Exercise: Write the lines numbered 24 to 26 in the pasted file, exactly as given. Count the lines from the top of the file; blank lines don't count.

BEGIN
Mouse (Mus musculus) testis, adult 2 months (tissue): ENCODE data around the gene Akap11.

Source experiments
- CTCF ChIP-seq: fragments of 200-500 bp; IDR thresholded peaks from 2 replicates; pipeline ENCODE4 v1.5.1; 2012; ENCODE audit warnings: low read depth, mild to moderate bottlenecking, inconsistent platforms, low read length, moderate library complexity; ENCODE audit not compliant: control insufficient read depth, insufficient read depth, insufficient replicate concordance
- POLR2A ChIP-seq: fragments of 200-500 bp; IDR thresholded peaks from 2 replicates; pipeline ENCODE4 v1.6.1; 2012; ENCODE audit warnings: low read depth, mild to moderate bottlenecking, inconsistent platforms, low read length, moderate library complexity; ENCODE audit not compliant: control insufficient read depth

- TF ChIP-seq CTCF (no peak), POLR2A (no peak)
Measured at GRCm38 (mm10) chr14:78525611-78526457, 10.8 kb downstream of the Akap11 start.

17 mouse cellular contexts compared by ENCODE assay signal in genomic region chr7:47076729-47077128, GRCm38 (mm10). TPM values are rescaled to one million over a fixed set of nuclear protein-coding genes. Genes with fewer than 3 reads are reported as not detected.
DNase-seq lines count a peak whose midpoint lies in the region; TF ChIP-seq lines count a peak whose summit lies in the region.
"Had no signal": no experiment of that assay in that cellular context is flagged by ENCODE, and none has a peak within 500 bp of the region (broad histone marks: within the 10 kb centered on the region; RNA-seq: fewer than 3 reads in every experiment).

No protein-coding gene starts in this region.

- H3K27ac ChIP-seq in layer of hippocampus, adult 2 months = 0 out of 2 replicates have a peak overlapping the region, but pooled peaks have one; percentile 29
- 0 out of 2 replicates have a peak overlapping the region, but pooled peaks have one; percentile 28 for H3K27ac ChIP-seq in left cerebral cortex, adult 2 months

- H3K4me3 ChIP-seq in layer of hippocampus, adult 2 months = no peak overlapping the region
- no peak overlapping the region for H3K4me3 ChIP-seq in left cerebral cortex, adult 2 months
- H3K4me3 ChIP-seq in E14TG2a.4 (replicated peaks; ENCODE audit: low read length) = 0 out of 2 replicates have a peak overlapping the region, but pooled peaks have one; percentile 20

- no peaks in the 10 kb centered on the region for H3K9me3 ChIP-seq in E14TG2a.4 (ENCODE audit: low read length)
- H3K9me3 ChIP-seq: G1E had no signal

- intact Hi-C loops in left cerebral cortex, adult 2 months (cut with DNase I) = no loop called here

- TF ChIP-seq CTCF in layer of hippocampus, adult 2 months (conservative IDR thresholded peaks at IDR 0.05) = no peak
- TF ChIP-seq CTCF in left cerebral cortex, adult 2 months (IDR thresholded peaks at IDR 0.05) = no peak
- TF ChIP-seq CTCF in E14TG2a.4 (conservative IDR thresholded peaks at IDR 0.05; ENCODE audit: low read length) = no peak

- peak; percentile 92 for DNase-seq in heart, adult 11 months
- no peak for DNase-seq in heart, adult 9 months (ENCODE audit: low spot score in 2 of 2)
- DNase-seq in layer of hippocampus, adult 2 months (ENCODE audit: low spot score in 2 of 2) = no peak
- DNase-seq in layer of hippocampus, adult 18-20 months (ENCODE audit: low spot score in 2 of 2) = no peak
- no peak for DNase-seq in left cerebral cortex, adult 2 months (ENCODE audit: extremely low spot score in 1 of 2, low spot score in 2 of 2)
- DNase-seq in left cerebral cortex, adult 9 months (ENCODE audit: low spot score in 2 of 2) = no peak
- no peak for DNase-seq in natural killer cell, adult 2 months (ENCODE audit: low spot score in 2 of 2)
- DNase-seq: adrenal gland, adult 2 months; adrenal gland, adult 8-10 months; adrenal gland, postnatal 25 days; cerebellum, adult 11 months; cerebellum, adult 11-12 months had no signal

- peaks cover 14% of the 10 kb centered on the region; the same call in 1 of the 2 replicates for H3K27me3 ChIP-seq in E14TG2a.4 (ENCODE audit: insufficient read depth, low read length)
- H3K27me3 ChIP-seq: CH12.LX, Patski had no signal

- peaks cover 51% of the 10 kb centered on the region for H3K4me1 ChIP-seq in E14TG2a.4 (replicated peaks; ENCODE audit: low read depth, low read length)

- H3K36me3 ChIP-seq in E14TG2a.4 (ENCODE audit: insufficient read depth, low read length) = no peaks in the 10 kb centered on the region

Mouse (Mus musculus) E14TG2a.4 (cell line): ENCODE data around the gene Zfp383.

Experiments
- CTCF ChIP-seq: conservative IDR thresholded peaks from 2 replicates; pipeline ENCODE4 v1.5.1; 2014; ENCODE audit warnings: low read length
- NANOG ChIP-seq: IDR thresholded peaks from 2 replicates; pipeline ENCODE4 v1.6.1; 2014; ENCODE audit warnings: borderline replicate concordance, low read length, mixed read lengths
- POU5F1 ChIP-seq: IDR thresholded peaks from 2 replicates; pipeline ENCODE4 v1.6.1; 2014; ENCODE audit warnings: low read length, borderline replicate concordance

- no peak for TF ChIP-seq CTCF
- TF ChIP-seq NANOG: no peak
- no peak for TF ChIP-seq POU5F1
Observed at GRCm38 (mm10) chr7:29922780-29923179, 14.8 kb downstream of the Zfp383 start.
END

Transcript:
- DNase-seq in layer of hippocampus, adult 2 months (ENCODE audit: low spot score in 2 of 2) = no peak
- DNase-seq in layer of hippocampus, adult 18-20 months (ENCODE audit: low spot score in 2 of 2) = no peak
- no peak for DNase-seq in left cerebral cortex, adult 2 months (ENCODE audit: extremely low spot score in 1 of 2, low spot score in 2 of 2)